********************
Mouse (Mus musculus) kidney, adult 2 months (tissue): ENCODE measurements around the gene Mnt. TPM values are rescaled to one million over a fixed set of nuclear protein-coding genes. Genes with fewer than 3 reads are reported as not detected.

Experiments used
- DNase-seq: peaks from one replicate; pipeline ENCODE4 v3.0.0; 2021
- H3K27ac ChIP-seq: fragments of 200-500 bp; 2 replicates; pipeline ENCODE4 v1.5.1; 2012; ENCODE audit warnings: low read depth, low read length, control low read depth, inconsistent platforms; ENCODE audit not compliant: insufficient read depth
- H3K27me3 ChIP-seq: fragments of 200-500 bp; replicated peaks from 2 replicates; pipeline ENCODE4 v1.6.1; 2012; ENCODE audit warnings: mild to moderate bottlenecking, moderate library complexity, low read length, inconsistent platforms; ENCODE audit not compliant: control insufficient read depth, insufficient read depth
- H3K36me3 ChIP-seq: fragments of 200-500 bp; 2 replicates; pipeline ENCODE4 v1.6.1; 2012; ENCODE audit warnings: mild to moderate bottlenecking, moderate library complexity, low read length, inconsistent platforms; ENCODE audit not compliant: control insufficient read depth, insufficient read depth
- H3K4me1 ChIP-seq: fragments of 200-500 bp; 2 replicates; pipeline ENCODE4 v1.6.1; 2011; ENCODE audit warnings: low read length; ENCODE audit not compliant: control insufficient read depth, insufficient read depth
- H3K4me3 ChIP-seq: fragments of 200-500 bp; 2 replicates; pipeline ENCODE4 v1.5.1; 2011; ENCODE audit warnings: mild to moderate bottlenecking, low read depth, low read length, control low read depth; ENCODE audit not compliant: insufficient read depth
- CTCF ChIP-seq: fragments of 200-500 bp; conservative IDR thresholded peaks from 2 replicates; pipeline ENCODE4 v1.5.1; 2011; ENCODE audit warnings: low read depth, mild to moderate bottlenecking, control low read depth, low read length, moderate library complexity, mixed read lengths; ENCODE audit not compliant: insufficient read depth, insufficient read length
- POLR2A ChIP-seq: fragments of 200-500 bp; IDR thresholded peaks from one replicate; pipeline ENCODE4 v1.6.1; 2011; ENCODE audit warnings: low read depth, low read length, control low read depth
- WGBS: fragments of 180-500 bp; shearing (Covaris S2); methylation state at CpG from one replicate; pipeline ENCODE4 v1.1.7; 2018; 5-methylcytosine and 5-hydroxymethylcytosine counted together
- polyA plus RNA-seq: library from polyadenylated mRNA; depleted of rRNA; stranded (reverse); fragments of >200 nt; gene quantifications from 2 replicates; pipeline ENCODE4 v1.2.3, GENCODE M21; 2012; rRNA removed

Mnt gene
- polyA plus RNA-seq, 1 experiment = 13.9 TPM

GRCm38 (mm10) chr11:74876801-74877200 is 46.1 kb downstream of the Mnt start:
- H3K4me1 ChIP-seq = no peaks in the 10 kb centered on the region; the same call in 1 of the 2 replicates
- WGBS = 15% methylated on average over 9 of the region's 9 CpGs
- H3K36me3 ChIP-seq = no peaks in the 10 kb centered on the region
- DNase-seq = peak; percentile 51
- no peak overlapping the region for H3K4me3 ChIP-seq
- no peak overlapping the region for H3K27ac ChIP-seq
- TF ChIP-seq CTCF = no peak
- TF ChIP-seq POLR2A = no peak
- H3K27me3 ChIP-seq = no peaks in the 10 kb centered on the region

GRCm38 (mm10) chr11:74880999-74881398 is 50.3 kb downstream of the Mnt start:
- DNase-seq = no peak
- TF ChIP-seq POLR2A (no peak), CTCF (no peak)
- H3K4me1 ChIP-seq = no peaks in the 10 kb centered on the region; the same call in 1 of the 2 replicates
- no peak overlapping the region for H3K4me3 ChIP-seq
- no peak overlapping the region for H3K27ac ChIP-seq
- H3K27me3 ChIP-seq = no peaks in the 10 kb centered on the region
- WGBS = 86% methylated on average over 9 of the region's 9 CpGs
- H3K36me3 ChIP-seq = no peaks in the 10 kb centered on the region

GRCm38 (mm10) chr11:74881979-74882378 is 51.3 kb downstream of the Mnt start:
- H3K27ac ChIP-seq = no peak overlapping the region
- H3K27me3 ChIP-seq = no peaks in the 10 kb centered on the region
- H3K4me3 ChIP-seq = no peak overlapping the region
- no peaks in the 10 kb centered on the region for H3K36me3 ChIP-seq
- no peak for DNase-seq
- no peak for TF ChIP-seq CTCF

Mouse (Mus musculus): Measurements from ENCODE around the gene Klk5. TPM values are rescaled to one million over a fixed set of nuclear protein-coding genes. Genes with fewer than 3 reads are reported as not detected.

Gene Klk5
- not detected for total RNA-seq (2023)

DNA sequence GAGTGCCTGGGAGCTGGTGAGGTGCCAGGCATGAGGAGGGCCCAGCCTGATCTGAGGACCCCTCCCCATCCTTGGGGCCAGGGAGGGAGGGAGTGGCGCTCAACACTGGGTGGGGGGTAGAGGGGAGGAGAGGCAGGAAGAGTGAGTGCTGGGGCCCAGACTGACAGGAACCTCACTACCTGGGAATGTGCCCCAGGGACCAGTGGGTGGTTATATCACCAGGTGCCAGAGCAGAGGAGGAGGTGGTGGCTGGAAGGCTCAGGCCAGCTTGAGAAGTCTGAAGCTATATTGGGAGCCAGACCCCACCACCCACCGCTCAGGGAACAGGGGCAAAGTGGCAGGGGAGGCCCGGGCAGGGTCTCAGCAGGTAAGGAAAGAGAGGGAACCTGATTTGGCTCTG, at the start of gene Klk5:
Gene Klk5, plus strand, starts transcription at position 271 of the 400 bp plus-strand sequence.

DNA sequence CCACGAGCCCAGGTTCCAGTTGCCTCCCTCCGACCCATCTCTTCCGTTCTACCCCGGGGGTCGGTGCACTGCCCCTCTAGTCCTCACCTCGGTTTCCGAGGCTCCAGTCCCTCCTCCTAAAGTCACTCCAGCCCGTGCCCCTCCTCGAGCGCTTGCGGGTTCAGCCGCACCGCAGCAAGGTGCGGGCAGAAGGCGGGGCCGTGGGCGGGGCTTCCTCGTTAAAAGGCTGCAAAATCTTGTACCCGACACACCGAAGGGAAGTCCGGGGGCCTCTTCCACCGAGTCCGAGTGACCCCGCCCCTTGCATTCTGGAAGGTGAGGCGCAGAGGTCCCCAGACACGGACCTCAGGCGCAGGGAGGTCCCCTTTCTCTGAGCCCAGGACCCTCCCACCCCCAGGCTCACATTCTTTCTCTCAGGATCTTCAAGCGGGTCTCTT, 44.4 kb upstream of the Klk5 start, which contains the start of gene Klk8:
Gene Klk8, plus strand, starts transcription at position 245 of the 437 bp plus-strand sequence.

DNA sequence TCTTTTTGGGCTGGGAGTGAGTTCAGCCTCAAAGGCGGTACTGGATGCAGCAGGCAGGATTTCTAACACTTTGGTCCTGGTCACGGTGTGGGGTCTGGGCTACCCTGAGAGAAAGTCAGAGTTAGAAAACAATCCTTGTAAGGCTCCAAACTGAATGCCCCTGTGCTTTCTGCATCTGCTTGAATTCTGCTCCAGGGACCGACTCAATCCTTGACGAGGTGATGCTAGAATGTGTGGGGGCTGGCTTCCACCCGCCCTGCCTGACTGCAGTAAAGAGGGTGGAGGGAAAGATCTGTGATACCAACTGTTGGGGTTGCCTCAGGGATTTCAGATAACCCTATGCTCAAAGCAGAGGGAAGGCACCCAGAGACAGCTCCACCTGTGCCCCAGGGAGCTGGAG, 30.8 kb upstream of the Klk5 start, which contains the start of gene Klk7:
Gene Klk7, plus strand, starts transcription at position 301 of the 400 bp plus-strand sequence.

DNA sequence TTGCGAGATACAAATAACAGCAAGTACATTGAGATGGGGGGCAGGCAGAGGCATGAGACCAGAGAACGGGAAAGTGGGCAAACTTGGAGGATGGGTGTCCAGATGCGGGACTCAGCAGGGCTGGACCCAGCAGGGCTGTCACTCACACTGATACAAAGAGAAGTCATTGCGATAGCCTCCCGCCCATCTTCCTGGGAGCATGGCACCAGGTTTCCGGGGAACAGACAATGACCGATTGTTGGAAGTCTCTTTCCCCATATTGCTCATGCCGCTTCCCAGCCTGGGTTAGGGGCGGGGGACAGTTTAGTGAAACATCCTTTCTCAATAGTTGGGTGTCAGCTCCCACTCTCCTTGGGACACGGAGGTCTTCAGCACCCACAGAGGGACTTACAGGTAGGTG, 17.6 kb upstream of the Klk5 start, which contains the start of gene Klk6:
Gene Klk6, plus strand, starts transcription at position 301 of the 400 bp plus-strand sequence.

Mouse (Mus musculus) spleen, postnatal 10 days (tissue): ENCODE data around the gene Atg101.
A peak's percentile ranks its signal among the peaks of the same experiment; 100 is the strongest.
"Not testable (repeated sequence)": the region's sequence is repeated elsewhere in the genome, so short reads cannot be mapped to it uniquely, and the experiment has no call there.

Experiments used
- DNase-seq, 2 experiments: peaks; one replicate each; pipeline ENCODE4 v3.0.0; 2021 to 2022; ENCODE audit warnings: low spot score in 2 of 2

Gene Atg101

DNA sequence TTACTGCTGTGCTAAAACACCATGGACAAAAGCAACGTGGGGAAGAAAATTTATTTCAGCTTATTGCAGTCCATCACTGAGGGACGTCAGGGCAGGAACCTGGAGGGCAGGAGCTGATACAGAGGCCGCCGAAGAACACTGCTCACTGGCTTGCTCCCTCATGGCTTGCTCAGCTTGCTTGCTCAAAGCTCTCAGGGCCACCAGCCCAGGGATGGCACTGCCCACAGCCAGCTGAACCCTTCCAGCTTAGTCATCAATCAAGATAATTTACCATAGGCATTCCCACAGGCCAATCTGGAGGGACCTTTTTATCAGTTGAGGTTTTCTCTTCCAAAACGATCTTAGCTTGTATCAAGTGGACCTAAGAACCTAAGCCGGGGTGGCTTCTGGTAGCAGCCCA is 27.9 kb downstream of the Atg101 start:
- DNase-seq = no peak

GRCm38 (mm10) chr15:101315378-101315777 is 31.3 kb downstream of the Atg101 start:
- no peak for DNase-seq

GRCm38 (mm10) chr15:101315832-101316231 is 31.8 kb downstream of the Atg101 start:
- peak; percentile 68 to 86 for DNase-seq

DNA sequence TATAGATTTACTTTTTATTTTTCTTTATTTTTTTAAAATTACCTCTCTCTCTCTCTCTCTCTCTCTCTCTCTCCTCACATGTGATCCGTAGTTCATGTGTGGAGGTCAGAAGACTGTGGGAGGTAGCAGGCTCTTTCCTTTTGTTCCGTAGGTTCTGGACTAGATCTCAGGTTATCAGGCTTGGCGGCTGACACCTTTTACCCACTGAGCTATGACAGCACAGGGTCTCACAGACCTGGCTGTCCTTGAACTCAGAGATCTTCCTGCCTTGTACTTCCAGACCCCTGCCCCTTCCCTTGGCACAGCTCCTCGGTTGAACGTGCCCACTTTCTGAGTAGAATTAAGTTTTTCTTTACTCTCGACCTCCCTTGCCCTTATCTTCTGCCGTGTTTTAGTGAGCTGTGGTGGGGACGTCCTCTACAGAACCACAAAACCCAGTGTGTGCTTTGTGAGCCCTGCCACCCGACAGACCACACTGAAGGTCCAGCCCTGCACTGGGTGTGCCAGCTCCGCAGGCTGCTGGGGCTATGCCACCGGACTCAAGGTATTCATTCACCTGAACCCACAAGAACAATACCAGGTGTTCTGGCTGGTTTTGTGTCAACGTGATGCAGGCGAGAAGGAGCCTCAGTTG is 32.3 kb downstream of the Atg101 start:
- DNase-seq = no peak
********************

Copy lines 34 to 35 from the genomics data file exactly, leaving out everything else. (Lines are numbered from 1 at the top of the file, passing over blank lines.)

GRCm38 (mm10) chr11:74881979-74882378 is 51.3 kb downstream of the Mnt start:
- H3K27ac ChIP-seq = no peak overlapping the region